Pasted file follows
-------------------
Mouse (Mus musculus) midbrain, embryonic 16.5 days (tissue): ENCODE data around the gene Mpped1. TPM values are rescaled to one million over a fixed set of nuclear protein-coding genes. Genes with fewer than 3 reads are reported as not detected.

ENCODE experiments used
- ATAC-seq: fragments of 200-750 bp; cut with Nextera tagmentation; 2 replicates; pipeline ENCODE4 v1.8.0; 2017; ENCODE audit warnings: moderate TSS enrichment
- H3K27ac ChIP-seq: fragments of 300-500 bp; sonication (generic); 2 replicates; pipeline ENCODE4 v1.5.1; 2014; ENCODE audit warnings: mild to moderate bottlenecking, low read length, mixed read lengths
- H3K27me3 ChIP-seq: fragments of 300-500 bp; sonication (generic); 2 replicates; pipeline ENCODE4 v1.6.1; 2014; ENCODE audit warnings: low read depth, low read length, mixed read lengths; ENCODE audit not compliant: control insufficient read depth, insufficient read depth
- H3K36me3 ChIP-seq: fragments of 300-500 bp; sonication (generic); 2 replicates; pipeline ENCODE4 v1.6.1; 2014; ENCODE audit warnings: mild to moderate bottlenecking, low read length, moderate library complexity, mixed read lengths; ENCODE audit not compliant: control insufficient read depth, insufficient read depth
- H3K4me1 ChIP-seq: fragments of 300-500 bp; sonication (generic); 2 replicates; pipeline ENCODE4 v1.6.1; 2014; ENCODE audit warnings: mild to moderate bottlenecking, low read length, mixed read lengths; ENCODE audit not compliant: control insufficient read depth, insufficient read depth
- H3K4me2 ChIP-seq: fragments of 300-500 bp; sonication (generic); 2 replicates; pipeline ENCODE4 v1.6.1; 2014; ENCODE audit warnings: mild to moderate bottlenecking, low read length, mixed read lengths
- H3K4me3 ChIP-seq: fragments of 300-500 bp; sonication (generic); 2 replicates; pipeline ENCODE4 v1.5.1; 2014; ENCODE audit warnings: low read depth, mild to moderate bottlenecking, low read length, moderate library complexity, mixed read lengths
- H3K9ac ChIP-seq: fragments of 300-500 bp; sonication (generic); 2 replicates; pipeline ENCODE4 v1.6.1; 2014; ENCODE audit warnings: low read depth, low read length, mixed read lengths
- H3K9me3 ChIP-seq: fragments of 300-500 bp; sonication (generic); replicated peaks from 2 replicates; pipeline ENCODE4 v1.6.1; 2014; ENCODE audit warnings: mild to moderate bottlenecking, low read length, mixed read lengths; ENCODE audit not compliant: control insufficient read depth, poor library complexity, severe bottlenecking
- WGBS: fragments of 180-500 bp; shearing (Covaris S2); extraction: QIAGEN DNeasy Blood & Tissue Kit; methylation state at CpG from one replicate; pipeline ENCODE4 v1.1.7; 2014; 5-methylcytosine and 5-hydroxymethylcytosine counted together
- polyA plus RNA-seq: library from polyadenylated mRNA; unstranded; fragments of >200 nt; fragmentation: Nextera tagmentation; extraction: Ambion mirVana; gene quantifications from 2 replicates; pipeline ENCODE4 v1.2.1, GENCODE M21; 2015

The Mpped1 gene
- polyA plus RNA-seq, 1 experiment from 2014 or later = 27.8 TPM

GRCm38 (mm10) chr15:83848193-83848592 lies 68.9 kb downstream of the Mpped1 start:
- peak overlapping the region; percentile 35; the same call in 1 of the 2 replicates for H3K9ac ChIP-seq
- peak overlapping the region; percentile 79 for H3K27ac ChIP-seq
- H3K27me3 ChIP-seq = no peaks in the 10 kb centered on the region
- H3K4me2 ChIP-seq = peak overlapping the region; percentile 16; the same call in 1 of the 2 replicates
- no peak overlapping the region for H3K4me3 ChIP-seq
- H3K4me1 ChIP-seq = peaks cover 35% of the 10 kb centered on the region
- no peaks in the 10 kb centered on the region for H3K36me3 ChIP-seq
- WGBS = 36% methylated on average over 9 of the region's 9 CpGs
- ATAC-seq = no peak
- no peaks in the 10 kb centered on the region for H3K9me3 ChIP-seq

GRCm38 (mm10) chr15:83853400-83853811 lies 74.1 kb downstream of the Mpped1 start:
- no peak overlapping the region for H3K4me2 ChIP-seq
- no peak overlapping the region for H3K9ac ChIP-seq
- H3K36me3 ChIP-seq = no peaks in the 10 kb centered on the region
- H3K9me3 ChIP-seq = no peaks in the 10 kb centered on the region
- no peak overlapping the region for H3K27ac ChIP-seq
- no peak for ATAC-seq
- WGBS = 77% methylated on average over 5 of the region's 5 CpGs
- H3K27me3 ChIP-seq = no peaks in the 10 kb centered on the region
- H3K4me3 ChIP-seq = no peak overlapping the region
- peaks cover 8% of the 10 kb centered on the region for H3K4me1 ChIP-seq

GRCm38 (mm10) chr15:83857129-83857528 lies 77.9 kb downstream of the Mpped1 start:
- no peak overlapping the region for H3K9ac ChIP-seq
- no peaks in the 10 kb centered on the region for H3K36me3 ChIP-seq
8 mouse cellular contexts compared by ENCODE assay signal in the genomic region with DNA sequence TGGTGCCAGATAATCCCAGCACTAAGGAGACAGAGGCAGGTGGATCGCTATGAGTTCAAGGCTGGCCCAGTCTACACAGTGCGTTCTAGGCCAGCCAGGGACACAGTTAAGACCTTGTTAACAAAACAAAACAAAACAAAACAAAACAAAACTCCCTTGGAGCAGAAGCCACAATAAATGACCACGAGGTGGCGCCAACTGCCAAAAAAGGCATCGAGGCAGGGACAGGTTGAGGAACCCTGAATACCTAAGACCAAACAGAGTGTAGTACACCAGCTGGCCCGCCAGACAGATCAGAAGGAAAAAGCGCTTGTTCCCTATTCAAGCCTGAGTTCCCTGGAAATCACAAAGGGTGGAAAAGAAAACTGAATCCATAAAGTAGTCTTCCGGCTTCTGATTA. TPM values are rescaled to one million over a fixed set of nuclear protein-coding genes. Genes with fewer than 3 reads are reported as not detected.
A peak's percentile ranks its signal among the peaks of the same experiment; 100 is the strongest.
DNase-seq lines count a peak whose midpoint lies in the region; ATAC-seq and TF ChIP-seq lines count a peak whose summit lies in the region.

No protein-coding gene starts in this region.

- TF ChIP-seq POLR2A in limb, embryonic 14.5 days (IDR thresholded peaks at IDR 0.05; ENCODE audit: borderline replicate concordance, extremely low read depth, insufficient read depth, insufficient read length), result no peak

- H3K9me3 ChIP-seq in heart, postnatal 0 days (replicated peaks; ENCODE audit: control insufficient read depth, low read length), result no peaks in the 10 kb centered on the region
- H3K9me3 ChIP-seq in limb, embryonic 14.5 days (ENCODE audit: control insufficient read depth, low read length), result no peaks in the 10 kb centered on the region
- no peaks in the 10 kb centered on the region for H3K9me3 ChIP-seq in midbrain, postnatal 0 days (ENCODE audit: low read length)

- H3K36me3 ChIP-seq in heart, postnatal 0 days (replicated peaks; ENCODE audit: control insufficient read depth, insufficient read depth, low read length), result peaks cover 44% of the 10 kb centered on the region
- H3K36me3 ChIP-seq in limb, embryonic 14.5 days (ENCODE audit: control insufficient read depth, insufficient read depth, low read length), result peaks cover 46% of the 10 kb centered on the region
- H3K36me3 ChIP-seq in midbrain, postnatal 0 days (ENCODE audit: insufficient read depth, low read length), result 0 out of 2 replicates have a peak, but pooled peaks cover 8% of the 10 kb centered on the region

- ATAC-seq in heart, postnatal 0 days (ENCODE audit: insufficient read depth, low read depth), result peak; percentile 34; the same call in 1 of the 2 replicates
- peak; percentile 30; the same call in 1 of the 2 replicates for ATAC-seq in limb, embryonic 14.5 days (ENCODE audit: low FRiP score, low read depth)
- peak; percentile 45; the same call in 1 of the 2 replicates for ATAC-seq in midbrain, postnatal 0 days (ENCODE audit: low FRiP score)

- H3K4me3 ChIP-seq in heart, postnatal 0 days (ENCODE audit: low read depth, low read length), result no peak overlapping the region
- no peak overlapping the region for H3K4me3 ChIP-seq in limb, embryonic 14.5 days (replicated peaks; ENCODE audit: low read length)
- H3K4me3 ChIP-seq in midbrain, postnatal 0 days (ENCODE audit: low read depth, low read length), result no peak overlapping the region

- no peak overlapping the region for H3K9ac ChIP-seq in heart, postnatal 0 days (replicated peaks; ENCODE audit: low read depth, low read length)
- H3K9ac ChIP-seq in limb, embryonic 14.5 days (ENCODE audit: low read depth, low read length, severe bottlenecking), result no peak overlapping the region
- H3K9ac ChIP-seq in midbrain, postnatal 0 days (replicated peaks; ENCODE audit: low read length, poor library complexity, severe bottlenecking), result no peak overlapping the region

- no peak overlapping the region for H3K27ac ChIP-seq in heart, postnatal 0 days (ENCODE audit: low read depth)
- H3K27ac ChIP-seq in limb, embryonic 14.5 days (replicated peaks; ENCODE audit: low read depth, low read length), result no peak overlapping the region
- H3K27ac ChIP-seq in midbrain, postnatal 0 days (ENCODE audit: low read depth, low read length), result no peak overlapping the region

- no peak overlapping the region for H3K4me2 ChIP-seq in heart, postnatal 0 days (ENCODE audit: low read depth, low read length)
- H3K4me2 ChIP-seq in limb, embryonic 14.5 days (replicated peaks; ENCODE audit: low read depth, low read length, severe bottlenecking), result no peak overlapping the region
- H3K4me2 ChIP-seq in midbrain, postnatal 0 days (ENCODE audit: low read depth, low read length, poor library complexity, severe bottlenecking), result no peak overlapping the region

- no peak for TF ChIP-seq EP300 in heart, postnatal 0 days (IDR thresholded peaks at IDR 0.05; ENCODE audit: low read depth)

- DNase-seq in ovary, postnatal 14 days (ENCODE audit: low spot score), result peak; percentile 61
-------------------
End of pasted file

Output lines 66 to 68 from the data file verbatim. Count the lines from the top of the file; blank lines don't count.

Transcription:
- H3K4me2 ChIP-seq in midbrain, postnatal 0 days (ENCODE audit: low read depth, low read length, poor library complexity, severe bottlenecking), result no peak overlapping the region

- no peak for TF ChIP-seq EP300 in heart, postnatal 0 days (IDR thresholded peaks at IDR 0.05; ENCODE audit: low read depth)

- DNase-seq in ovary, postnatal 14 days (ENCODE audit: low spot score), result peak; percentile 61